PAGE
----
In September 1864, when Western powers organized an international naval force to retaliate against the Japanese for assaults on their shipping in the Strait of Shimonoseki, Lincoln cooperated with Britain and other nations. Thus, for the first time a president authorized a U.S. vessel to join a foreign armada in a police action to punish a foreign people for harming American nationals and others. American sailors remained engaged in this kind of policing, solely on presidential initiative, for a decade.
More importantly, during the Civil War critics denounced Lincoln's exercise of presidential authority as despotic. He justified his use of military force as within the executive's power to suppress rebellion, as within the scope of his authority as commander in chief, and as necessary for enabling him to take any necessary measure to subdue the enemy. His tough measures, he told Congress, "whether strictly legal or not," were forced upon him. He prevailed because he won both popular and legislative support. Numerous contemporaries and scores of scholars since his time have defended his arbitrary rule as necessary to preserve the Union and to emancipate four million slaves. These were noble causes and hence validate his actions as proper. Lincoln gave substance to the concept that, in a crisis, the president, in the name of the people, should dominate the government. Congress and the courts should defer to him. He enhanced the power of commander in chief beyond what the framers of the Constitution had envisioned or what previous executives had done. Aggressive successors would exploit this precedent, primarily in the conduct of foreign affairs.
Unlike most presidents, Benjamin Harrison came to office reputedly without the drive to amass power. Biographers indicate that this attitude changed after a dispute principally with Germany over Samoa. After tasting executive power in a foreign confrontation, it entranced him. He used this authority harshly in a dispute in 1891 with Italy over a lynching of Italian subjects in New Orleans and in humiliating Chile in the same year in a quarrel that grew out of a barroom brawl in Valparaiso, where a mob killed two American sailors. He demanded an apology and reparations. When the Chilean government hesitated, he threatened force. Analysts maintain he trumped Congress's war power as decisively as if he had unilaterally committed troops to battle. The constitutional niceties involved did not concern most Americans, who in large numbers applauded his toughness. Harrison intervened also in a revolution in Hawaii. He denied personal involvement but backed the revolutionaries and sought to annex the islands. In later years, he again shifted his perspective on foreign policy. He told a journalist, "We have no commission from God to police the world."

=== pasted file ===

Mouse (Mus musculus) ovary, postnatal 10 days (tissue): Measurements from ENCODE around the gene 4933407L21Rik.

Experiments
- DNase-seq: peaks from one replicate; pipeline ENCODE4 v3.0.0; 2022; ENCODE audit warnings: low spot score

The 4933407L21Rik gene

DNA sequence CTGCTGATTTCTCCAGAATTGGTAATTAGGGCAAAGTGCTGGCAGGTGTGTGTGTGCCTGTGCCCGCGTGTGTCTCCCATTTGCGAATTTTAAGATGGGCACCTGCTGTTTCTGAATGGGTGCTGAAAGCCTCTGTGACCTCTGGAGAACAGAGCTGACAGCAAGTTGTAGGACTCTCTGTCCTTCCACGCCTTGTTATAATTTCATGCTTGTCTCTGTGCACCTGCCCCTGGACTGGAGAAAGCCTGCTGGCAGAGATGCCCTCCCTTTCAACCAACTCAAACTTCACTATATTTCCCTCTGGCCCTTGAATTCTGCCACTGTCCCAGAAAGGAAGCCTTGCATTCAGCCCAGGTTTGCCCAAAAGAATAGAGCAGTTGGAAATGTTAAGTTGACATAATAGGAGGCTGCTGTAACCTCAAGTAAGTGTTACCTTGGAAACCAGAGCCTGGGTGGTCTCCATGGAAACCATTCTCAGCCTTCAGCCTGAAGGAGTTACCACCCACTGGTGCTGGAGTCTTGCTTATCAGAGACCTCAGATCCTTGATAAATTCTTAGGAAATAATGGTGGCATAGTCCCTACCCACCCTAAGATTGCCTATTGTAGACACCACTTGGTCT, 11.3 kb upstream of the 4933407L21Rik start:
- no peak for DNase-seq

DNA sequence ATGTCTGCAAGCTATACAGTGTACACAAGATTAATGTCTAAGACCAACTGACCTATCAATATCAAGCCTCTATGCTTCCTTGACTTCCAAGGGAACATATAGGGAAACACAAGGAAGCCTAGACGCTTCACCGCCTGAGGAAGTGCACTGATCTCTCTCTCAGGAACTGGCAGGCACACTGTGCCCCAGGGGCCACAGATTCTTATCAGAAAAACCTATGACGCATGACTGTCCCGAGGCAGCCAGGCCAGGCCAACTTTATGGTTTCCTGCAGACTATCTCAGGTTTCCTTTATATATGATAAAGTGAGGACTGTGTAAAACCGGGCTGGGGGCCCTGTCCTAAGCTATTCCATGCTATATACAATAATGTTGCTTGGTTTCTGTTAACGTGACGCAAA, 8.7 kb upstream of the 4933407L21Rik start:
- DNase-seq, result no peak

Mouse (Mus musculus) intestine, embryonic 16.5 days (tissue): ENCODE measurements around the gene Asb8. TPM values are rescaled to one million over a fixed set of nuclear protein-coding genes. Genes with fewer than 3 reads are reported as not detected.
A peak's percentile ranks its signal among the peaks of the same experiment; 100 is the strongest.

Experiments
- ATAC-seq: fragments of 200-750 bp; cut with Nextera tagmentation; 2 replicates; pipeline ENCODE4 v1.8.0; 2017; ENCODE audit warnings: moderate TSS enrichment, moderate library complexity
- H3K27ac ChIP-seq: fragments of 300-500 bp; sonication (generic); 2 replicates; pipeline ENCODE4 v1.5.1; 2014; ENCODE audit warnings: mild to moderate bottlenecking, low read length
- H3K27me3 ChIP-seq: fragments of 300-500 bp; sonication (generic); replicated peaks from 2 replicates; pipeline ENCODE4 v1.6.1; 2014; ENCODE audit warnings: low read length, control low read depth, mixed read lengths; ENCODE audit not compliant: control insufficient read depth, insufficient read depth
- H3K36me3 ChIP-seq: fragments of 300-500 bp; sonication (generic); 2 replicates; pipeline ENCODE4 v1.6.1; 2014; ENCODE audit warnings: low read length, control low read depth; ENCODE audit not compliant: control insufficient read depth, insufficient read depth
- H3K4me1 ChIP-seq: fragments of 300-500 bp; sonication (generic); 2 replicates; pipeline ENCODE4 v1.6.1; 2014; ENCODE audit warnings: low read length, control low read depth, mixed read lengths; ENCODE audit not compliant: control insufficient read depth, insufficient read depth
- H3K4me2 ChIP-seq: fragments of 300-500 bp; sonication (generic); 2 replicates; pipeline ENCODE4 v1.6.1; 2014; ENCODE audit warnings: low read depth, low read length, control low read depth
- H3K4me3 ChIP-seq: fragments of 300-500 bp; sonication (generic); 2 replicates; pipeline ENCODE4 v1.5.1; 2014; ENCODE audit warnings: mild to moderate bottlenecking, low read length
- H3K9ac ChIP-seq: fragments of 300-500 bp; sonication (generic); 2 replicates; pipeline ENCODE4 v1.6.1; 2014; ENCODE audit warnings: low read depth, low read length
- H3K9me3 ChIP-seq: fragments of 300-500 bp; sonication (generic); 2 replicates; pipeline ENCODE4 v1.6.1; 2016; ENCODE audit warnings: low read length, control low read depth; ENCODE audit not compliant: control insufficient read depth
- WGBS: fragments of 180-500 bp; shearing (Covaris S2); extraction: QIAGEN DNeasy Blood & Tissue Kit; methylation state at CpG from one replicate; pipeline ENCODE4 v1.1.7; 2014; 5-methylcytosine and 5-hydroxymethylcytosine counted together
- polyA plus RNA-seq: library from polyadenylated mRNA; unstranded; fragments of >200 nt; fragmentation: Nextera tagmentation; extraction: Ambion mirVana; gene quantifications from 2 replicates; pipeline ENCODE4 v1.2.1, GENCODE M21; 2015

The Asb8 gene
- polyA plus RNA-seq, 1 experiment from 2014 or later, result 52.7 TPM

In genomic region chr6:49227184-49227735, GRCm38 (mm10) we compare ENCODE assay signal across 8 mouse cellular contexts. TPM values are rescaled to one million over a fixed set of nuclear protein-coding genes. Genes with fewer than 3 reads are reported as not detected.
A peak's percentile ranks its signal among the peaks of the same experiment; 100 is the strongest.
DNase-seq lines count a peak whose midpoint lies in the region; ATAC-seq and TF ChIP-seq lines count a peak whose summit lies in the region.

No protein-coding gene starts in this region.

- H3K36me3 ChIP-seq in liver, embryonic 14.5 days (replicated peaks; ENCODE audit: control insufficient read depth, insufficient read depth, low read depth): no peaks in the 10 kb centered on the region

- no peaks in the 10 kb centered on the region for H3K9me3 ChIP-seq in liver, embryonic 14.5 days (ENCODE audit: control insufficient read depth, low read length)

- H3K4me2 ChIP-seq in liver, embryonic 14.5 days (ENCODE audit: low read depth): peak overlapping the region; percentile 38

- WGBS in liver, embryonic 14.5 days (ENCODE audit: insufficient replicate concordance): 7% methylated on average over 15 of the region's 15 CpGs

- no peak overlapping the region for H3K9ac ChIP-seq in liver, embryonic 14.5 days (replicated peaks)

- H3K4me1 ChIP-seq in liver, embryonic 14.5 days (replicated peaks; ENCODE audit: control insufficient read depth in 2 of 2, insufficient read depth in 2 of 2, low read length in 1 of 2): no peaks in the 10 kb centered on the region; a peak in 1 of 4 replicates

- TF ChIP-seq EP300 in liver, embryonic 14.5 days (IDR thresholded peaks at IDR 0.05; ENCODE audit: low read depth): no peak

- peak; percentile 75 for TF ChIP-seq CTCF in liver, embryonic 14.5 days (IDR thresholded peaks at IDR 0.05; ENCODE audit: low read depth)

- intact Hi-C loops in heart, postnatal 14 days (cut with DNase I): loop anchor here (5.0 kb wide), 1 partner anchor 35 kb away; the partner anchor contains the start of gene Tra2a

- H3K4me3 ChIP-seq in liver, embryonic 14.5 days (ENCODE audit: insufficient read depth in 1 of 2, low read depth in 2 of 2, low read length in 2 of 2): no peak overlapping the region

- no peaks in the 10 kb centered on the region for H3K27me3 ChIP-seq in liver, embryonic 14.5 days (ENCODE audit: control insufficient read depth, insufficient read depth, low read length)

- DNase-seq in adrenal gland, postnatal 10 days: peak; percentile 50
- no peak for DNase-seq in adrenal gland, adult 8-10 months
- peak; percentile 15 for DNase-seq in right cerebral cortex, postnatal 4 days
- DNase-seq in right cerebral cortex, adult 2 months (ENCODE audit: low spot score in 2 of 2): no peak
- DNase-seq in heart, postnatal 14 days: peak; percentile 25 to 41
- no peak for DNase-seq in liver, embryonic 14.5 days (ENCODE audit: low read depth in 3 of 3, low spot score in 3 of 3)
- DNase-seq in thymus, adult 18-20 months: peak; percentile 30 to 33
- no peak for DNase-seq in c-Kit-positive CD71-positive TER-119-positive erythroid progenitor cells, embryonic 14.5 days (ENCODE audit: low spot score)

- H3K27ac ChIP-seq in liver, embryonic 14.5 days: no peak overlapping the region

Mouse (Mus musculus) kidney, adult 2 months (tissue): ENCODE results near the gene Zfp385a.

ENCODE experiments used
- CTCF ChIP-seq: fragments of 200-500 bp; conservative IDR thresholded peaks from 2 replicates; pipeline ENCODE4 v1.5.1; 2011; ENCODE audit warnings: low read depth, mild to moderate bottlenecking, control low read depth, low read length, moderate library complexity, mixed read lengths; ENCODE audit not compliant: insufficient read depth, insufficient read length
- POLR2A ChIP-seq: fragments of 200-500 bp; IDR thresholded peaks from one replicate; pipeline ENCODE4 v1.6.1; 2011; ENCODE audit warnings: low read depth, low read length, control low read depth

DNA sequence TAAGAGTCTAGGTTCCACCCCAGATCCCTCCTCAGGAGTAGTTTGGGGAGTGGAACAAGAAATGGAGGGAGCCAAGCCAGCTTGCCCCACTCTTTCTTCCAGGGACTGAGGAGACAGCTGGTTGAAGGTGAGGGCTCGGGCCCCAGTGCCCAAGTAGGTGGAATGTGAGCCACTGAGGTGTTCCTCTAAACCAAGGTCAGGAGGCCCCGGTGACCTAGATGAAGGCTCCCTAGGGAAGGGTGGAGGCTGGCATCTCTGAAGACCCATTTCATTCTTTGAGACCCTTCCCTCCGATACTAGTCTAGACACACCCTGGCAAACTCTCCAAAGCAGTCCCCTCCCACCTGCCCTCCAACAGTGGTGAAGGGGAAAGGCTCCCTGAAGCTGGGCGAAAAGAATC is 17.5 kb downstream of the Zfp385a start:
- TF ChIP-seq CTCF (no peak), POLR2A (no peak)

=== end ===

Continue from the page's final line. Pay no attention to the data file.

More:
Grover Cleveland also had an ambivalent attitude toward presidential power. He came to office believing in a cautious interpretation of the Constitution's clauses on executive functions. He also regarded the presidency as superior to any executive position in the world, implying it had divine sanction. In office, he bridled at legislative restraints. During his first term, Cleveland intervened with surprising toughness in a domestic uprising in Nueva Granada (later Colombia), when he exaggerated a threat to America's right of transit across the Isthmus of Panama. Unilaterally, he dispatched more than twelve hundred marines backed with artillery to help crush rebels defying the central government. Jingoes applauded his vigor but people in the region regarded him as an imperialist bully. When Germany threatened to take over Samoa, in a kind of police action, he sent three warships to the islands to preserve their independence. No hostilities ensued but the big power confrontation continued.